In April 2015, I attended the American Association of Geographers’ Annual Meeting, held in Chicago, IL. I presented a paper, took part in a panel, and presided over the Business Meeting of the Geography of Religions and Belief Systems Specialty Group (GORABS).
The paper I presented was titled ‘Sexualized unions: Cantonese evangelicals, educational politics, and labour politics in Vancouver, BC.’ This was in a session called Education, Faith, and Place 2 (3522) organized by Peter Hemming (Cardiff) and chaired by Betsy Olson (UNC-Chapel Hill). The abstract is as follows:
Since the late 1990s, Cantonese evangelicals in British Columbia have become known for their socially conservative politics against sexual liberalization, especially with regards to schools. Not only did they oppose the federal legalization of same-sex marriage in Canada, but they have organized against school boards introducing anti-homophobia curriculum and transgender policies while standing in solidarity with Trinity Western University in its struggle against the teachers’ union refusing to acknowledge its Teachers’ College because its community covenant proscribes homosexual practices. These socially conservative politics have seldom been interrogated in relation to the geographical literature on the transnational Hong Kong-Vancouver social field, where geographers have observed that Asia-Pacific migrants import a style of neoliberal privatization to Vancouver’s property market and educational institutions (Olds 1996; Mitchell 2004; Waters 2008; Ley 2010). Instead of presuming that religious sensibilities predispose Cantonese evangelicals toward social conservatism, my ethnographic findings reveal that economic subjectivities also shape ‘grounded theologies’ (Tse 2014). I argue that Cantonese evangelicals who oppose sexual liberalization in British Columbian schools do so because their practice of faith is shaped by their neoliberal opposition to labour unions. Cantonese evangelicals suggested that the teachers’ union used sexual liberalization as part of a larger public strategy to undermine their private economic and educational aspirations. This paper advances geographies of religion, education, and migration by examining how secular economic subjectivities can be deeply embedded in the practice of grounded theologies.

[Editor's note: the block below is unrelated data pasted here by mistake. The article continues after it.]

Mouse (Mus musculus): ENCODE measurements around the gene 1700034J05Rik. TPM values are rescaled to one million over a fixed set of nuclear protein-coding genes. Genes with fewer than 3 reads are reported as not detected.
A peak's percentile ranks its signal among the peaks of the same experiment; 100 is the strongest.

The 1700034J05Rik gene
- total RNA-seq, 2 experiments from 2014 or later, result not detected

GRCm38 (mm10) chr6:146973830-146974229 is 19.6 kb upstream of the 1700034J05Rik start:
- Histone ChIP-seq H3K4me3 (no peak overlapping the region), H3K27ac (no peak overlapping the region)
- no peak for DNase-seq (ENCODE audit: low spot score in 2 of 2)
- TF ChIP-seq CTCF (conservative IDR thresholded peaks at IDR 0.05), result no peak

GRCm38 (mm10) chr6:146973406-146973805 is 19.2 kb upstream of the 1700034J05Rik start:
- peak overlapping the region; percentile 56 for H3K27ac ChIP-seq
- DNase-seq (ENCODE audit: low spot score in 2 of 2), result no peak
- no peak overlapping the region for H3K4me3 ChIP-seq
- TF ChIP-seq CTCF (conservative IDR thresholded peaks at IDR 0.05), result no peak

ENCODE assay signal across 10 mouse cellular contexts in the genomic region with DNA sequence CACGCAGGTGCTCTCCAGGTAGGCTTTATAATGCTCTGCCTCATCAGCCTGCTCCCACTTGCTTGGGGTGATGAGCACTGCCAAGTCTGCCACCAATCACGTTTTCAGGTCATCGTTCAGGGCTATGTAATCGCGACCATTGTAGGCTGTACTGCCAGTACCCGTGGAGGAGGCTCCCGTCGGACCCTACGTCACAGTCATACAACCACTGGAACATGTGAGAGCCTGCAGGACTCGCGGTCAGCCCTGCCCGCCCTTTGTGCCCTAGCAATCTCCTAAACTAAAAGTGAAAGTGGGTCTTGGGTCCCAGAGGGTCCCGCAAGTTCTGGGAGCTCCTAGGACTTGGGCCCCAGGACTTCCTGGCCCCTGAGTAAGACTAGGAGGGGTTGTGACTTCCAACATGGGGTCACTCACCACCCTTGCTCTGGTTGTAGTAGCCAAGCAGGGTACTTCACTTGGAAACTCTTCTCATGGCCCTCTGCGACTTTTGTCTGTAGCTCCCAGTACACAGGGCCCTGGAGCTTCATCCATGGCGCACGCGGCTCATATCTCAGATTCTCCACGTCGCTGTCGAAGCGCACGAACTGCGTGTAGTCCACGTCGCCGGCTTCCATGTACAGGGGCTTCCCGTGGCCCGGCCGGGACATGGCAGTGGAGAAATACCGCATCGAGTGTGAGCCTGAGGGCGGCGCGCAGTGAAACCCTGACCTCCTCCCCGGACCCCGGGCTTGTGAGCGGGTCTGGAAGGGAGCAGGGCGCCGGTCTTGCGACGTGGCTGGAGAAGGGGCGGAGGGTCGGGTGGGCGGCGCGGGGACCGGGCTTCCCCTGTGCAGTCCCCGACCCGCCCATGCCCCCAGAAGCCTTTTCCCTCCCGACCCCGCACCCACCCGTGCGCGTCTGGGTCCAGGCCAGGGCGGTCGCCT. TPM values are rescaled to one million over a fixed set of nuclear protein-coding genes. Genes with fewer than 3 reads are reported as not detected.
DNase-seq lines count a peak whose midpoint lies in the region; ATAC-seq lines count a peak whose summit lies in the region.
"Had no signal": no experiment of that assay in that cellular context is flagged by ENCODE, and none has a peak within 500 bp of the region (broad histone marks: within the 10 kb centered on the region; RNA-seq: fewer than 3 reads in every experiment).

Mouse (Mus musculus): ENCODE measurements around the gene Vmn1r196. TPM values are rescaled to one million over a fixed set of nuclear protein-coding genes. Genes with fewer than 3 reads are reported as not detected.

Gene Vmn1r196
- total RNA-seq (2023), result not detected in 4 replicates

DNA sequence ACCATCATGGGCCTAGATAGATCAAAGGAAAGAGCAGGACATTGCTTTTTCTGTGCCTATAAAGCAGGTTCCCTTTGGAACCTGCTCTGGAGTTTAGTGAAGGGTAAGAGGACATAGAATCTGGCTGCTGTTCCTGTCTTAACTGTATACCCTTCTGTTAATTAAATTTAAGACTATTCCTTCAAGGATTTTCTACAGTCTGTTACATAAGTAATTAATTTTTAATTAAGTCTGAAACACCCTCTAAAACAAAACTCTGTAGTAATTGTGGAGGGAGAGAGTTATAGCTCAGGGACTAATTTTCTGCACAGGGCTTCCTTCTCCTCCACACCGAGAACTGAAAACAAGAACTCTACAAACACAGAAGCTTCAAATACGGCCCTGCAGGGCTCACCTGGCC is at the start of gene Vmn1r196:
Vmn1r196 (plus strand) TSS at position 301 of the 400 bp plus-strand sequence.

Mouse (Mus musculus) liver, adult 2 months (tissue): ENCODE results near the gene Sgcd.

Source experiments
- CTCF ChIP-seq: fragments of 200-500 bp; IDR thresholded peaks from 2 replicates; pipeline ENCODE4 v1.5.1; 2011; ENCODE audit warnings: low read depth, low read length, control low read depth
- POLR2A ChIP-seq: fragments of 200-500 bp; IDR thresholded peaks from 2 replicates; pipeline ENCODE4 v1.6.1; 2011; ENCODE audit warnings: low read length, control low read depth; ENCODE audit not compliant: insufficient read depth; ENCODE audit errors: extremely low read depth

The panel in which I took part was: Geography and Asian-American Studies: Past Reflections and Future Collaborations. This was an intimate discussion organized by Sean Wang (Syracuse University), and featured some very good reflections from Wendy Cheng (Arizona State), Yui Hashimoto, Timothy Huynh (Pennsylvania State), Stevie Larson (UNC-Chapel Hill), and Ishan Ashutosh (Indiana University).
I was also privileged to preside as chair over this year’s Annual Lecture for GORABS given by Banu Gökariksel (UNC-Chapel Hill) and Anna Secor (University of Kentucky) on ‘the post-secular problematic.’
Our specialty group also had a field trip organized by Richard Dodge to Sacred Places in Chicago, in which participants visited the Seventeenth Church of Christ Science, the Chicago Temple (Methodist), the Frank Lloyd Wright Unity Temple in Oak Park, and the Baha’i House of Worship in Wilmette.
As I’m posting this super-late, I’m just going to end by saying that I’m looking forward to seeing everyone at AAG 2016 this year in San Francisco!